Official administrators of the troubled private bank, Unibank, will begin work Wednesday, an official release has said.
The central bank declared on Tuesday that the indigenous bank is insolvent and tasked KPMG as administrative managers in a bid to save the bank from collapse.
In a release issued Wednesday, the administrators stated that operations will resume at 12 noon at all branches, but adds that “from Thursday 22 March the bank will open for business at the normal operating hours.”
The managers are urging all customers and stakeholders of the bank to remain calm.
“The bank will continue to operate as normal,” the statement said.
Meanwhile, the powers, functions and responsibilities of the shareholders, directors and key management are suspended with the appointment of KPMG as administrators.
The responsibilities of KPMG include but not limited to:
• Safeguarding the assets of the bank
• Securing depositors’ funds;
• Saving the bank and contributing to the overall stability of the financial system.
“We wish to emphasise that the bank is in full operation and depositors’ funds are safe and intact,” the statement said.
BoG explains takeover of Unibank management
The appointment of the Official Administrator has, therefore, become necessary due to the fact that uniBank has, among other things:
a) Persistently maintained a capital adequacy ratio (CAR) below zero (currently negative 24%), making it technically insolvent. This contravenes section 29 of Act 930 which requires a minimum CAR of 10% to be maintained at all times.
b) Persistently suffered liquidity shortfalls and consistently breached its cash reserve requirement. As a result, UniBank has relied extensively on liquidity support (over GHS 2.2 billion) from the Bank of Ghana over the past two years to meet its recurring liabilities. Among other things, a key shareholder of the bank managed to obtain liquidity support from the Bank of Ghana using third-party banks as its agents. The Bank of Ghana’s exposure to the bank was therefore underestimated by nearly GHS 400 million, as this amount was not reflected in its books.
c) Conducted its credit administration in a manner that has jeopardized the interests of depositors and the financial sector as a whole.
d) Failed to comply with a directive of the Bank of Ghana dated 26th October 2017 under section 105 of Act 930, prohibiting the bank from granting new loans and incurring new capital expenditures.
e) Failed to comply with several other regulatory requirements, including:
– Lending to a number of borrowers in excess of its regulatory lending limit (single obligor limit) under section 62 of the Banks and SDIs Act, 2016 (Act 930);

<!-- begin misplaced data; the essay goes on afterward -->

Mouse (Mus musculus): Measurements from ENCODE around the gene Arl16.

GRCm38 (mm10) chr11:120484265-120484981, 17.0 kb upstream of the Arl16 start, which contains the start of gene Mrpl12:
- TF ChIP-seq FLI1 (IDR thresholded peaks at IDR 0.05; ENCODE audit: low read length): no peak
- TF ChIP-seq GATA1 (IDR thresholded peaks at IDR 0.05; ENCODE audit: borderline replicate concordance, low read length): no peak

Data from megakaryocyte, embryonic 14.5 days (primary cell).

– Borrowing from the inter-bank market without the written approval of the Bank of Ghana when its CAR was less than the prescribed ten percent (10%), in breach of section 66(1) of Act 930.
– Outsourcing a number of services such as those of tellers, receptionists, and security, to affiliate companies without the prior approval by the Bank of Ghana, contrary to section 60 (12) of Act 930.
– Refusing to cooperate with the Bank of Ghana in the performance of its supervisory responsibilities, including deliberately concealing some liabilities from its balance sheet, and failing to submit documents and records for supervisory inspection.
– Poor corporate governance and risk management practices which rendered the bank vulnerable to macroeconomic shocks.
– Generally conducting its affairs in a manner detrimental to the interests of depositors and the financial system as a whole.
In spite of the Ministry of Finance recently agreeing to absorb a significant amount of the debts of Government contractors owed to the bank to the tune of ¢428,817,961 (backed by Interim Payment Certificates issued to contractors), the bank has not been able to address its capital deficiency, which has continued to deteriorate.
Also, the bank engaged in significant transactions with its parent company and affiliate companies including connected lending and other related party transactions without sufficient controls as required by law.
Allowing the continuation of UniBank’s activities in their current form would be detrimental to the interests of depositors and the banking system as a whole.
Several attempts by the Bank of Ghana to work together with management and shareholders of the bank to address the capital deficiency and liquidity challenges have failed to achieve the desired outcome, making the continuous reliance on Bank of Ghana for liquidity support unsustainable.
More recently, the bank’s announcement of a purported pledge of ADB Bank shares in its favour by its shareholders to secure commitments for recapitalization, were deemed by the Bank of Ghana to be null and void as no prior approval had been obtained from the Bank of Ghana as required by Act 930 for acquiring significant shares in a bank or exercising other forms of control by virtue of any transaction.
In any event, a request by the Bank of Ghana to the bank to submit copies of the Deed of Pledge and underlying transactional documents were not heeded by uniBank, its shareholders, directors, or management.
Furthermore, there are additional regulatory hurdles outside the control of the Bank of Ghana required to be cleared by UniBank before potentially realizing any value, if at all, from the said transaction, making it incapable of addressing the immediate capital and liquidity needs of the bank.
The Bank of Ghana takes this opportunity to reassure customers of UniBank that all deposits they have with UniBank are, and will remain, safe and that they can continue to do business at any of its branches. NO DEPOSITOR OF THE BANK WILL LOSE ANY MONEY.
Bank of Ghana remains committed to supporting the orderly development of Ghana’s banking sector including indigenous Ghanaian banks, while promoting a strong and resilient sector to drive Ghana’s economic growth.